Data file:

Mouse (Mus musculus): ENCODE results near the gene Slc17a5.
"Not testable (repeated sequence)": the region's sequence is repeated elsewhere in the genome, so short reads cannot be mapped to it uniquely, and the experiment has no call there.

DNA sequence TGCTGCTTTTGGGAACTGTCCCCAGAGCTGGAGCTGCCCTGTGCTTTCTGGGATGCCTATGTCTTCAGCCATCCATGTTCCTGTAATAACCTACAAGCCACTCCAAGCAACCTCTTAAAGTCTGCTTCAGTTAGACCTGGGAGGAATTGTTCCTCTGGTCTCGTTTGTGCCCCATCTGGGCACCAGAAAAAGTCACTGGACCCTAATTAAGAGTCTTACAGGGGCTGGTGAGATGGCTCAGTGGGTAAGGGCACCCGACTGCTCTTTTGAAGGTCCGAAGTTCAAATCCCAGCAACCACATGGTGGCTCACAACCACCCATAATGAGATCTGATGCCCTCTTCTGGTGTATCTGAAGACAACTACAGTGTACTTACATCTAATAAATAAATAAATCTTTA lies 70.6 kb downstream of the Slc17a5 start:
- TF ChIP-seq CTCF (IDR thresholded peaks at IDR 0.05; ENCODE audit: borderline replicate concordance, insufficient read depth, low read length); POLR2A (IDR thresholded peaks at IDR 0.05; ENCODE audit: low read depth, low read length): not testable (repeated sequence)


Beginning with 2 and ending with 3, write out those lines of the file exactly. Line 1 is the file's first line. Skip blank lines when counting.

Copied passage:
"Not testable (repeated sequence)": the region's sequence is repeated elsewhere in the genome, so short reads cannot be mapped to it uniquely, and the experiment has no call there.

DNA sequence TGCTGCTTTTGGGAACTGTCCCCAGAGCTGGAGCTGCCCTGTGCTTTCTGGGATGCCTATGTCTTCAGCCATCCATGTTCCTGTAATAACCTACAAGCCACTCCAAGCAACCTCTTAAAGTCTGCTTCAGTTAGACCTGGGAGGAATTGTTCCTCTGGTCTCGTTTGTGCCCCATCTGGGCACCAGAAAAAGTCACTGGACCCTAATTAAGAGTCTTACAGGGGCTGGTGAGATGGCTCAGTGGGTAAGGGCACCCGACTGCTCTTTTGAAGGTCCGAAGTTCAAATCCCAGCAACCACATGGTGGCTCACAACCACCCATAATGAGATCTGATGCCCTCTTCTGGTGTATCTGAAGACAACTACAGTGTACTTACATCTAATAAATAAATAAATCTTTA lies 70.6 kb downstream of the Slc17a5 start: